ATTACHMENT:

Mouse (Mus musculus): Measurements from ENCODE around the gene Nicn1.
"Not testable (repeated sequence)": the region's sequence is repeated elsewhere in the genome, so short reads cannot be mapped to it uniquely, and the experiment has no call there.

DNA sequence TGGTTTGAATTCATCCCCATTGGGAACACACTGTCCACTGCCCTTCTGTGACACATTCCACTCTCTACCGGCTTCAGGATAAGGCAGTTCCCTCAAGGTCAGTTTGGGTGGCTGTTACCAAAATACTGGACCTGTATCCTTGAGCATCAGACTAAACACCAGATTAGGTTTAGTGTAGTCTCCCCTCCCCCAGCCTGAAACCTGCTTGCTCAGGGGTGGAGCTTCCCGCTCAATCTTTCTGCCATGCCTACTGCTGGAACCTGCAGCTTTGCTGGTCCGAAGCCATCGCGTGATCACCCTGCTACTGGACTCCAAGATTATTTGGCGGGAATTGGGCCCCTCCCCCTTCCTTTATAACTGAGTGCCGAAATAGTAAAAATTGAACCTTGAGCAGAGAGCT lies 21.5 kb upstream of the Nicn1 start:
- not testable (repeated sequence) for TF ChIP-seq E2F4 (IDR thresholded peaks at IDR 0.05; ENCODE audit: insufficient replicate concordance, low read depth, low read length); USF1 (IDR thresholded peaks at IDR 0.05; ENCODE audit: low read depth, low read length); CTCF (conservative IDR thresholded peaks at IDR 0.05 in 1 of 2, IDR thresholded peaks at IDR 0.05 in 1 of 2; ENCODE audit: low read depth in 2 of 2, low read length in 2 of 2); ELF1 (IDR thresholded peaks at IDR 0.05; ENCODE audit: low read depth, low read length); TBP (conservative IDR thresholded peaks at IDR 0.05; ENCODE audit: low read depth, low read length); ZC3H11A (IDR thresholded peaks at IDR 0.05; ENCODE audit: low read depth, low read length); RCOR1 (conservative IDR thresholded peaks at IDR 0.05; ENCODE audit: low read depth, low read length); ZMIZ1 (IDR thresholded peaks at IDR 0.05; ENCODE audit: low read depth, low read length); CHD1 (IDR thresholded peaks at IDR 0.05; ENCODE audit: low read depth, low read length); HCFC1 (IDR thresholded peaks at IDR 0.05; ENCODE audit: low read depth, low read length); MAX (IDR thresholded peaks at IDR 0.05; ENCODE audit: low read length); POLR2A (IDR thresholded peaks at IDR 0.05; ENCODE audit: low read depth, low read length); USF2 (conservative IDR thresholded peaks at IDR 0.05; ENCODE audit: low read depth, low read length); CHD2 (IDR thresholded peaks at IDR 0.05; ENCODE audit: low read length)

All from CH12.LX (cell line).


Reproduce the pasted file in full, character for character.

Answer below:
Mouse (Mus musculus): Measurements from ENCODE around the gene Nicn1.
"Not testable (repeated sequence)": the region's sequence is repeated elsewhere in the genome, so short reads cannot be mapped to it uniquely, and the experiment has no call there.

DNA sequence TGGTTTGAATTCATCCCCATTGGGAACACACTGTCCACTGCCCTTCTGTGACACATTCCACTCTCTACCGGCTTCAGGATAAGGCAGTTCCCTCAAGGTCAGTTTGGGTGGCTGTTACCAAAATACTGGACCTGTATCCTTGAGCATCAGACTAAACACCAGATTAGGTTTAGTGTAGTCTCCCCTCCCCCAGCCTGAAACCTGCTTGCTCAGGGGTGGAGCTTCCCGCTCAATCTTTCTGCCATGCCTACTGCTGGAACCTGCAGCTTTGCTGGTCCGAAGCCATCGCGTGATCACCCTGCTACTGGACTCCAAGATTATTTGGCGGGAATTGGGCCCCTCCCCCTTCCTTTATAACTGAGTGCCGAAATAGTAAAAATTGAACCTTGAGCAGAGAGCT lies 21.5 kb upstream of the Nicn1 start:
- not testable (repeated sequence) for TF ChIP-seq E2F4 (IDR thresholded peaks at IDR 0.05; ENCODE audit: insufficient replicate concordance, low read depth, low read length); USF1 (IDR thresholded peaks at IDR 0.05; ENCODE audit: low read depth, low read length); CTCF (conservative IDR thresholded peaks at IDR 0.05 in 1 of 2, IDR thresholded peaks at IDR 0.05 in 1 of 2; ENCODE audit: low read depth in 2 of 2, low read length in 2 of 2); ELF1 (IDR thresholded peaks at IDR 0.05; ENCODE audit: low read depth, low read length); TBP (conservative IDR thresholded peaks at IDR 0.05; ENCODE audit: low read depth, low read length); ZC3H11A (IDR thresholded peaks at IDR 0.05; ENCODE audit: low read depth, low read length); RCOR1 (conservative IDR thresholded peaks at IDR 0.05; ENCODE audit: low read depth, low read length); ZMIZ1 (IDR thresholded peaks at IDR 0.05; ENCODE audit: low read depth, low read length); CHD1 (IDR thresholded peaks at IDR 0.05; ENCODE audit: low read depth, low read length); HCFC1 (IDR thresholded peaks at IDR 0.05; ENCODE audit: low read depth, low read length); MAX (IDR thresholded peaks at IDR 0.05; ENCODE audit: low read length); POLR2A (IDR thresholded peaks at IDR 0.05; ENCODE audit: low read depth, low read length); USF2 (conservative IDR thresholded peaks at IDR 0.05; ENCODE audit: low read depth, low read length); CHD2 (IDR thresholded peaks at IDR 0.05; ENCODE audit: low read length)

All from CH12.LX (cell line).